In the New Testament of the Bible, we are introduced to a God that is quite unlike the God that is described in the Old Testament. While in the Old Testament, God is one who punishes his people for sin: sending things such as plagues as well as devastation to his people, in the New Testament, God is one of Love. He does not punish his people, rather he implores them to have faith within him: “For by grace you have been saved through faith. And this is not your own doing; it is the gift of God, not a result of works, so that no one may boast” (Ephesians 2:8-9). In the New Testament, God’s request for faith is justified by his sacrifice of sending down his only son, Jesus Christ, to us, who through God, subsequently allowed humanity to be saved through selflessly sacrificing himself on the cross. His sacrifice began on December 25: the day of birth of Jesus Christ, what we now call Christmas day.
However, today, as the Christmas season is among us, it seems as though the Catholic Church’s interaction with society has created a culture of misplaced faith: we have watered down the grand sacrifices that the Lord bestowed upon himself as well as his son, Jesus Christ, in order to save humanity. We have somewhat lost sight of the fact that Christmas is the celebration of the birth of Jesus, who is the reason why we are all here today, and gives us reason to have faith in the Lord. Despite campaigns such as “Keep Christ in Christmas.” there is no way to avoid the complete commercialization of the Christmas season that surrounds “Santa Claus,” “elf’s” and “reindeer”.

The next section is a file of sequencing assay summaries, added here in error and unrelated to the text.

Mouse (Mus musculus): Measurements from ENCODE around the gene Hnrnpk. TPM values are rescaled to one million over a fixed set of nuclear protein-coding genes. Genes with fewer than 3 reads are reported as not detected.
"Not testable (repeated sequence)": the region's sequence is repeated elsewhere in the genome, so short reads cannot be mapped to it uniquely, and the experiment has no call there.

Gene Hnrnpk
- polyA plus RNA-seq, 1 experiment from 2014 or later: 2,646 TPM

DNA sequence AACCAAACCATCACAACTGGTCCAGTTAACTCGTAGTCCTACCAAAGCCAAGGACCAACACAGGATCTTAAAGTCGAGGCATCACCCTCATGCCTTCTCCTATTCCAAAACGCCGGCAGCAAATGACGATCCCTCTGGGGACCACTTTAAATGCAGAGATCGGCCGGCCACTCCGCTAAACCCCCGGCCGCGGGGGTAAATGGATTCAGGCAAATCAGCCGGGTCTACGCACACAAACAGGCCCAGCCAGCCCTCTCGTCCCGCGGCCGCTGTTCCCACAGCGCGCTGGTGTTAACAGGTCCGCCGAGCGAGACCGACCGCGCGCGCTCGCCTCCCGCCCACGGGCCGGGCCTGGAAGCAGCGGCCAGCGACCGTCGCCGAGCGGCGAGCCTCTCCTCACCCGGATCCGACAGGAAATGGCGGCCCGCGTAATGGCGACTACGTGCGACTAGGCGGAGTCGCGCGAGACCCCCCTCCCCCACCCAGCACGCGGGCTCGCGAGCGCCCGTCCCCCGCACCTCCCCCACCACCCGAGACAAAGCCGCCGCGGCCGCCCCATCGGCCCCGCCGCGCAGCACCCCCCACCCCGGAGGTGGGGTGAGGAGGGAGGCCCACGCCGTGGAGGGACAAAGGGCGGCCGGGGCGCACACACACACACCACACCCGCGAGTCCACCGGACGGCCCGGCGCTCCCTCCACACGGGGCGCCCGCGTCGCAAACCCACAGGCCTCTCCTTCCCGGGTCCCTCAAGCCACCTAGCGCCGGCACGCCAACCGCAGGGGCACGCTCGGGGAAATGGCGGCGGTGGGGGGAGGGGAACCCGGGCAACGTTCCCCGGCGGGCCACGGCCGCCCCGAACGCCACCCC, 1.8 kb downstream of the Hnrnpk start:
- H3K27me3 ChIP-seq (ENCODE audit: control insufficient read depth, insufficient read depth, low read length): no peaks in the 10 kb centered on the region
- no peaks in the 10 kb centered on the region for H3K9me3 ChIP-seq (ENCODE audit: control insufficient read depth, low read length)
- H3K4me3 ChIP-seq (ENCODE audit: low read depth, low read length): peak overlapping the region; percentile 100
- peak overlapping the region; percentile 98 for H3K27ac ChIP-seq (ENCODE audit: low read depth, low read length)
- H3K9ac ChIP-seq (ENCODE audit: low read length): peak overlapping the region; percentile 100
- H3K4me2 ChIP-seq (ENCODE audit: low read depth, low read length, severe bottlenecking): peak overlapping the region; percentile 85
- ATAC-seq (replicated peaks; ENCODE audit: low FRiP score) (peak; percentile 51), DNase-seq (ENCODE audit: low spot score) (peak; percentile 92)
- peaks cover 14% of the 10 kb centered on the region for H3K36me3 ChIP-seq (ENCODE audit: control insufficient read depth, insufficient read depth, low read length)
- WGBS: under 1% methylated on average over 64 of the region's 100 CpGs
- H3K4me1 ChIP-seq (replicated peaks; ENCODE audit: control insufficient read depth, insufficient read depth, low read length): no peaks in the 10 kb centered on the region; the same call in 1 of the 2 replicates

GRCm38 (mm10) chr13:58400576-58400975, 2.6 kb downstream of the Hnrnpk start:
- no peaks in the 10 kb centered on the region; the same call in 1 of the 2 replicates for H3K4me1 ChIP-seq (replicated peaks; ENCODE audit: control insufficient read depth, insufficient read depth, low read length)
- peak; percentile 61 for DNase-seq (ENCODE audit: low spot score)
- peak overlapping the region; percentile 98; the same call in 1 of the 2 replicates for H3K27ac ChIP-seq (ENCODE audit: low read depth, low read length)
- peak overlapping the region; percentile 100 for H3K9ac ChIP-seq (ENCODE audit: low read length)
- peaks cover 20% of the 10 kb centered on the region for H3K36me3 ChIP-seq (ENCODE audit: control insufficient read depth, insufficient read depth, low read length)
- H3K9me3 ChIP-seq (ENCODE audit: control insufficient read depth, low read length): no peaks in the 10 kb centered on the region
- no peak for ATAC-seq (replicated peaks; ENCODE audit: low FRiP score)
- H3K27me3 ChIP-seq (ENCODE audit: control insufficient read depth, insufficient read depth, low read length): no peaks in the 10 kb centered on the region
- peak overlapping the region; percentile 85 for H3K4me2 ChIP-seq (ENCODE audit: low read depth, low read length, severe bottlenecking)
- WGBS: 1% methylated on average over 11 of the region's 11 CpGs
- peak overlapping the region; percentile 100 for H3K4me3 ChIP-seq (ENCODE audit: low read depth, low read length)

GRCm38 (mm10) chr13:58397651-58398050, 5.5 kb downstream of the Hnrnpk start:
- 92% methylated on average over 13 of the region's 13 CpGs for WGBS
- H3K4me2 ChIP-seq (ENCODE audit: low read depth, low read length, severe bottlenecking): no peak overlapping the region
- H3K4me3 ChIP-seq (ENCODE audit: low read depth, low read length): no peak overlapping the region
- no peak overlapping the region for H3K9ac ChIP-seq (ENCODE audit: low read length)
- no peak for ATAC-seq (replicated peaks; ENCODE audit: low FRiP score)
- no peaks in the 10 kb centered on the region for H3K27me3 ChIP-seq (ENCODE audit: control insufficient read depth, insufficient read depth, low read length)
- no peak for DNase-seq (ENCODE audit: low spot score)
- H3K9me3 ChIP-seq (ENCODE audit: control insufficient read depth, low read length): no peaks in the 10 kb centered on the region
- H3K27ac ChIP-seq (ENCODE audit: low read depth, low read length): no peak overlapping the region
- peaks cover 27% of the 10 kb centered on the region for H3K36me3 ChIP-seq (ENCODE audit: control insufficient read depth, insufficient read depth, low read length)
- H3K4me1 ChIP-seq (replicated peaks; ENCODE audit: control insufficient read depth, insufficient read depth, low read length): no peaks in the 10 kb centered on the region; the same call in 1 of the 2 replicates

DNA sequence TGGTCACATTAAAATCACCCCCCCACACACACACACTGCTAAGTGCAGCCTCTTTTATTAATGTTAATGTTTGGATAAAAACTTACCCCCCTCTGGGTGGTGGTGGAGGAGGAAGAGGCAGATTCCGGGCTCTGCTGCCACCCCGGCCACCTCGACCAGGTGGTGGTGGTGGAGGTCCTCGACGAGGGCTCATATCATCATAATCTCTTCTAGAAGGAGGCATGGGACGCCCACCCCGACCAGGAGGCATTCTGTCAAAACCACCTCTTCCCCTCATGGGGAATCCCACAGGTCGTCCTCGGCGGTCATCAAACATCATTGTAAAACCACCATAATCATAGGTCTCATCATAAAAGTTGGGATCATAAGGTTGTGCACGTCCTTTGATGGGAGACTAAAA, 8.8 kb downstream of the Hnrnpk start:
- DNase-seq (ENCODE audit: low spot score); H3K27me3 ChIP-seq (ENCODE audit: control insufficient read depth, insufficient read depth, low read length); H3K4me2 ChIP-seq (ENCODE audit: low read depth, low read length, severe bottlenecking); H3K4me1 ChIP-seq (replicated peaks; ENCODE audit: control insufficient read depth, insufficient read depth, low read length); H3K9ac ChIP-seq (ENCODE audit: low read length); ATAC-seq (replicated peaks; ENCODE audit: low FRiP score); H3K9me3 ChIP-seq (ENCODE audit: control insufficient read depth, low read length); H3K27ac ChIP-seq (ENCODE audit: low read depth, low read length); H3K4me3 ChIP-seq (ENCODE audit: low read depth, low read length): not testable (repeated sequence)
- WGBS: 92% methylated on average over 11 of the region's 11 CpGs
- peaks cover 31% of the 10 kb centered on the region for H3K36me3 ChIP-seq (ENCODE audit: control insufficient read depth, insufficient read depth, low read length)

There is no doubt that these traditions which bring the anticipation of Christmas morning are beautiful, (in fact they comprise of some of the fondest moments of my childhood,) but they have also muddied what Christmas is all about. Instead of wishing for faith in God, the ultimate gift, we have faith in Santa Claus, that he will give us everything we asked for on our Christmas list. Most times, we don’t act in a holy or religious way because we know God is looking down upon us, and because we are hoping to increase our faith in the Lord, but rather because we think the Elf on the Shelf might tell Santa Claus that we should be placed on the naughty list. Subsequently, in misplacing our faith, we blur the reason that God is asking us to have this faith in the first place: his sacrifice.
So, as we celebrate Christmas this year, let us realize the true reason of the season. Christmas provides us with the ability to wish and search for faith; a gift that outstands the test of time.
As this blog comes to a close, I just want to wish everyone a Merry Christmas. Take a moment to slow down, and genuinely enjoy this time with family and dear friends.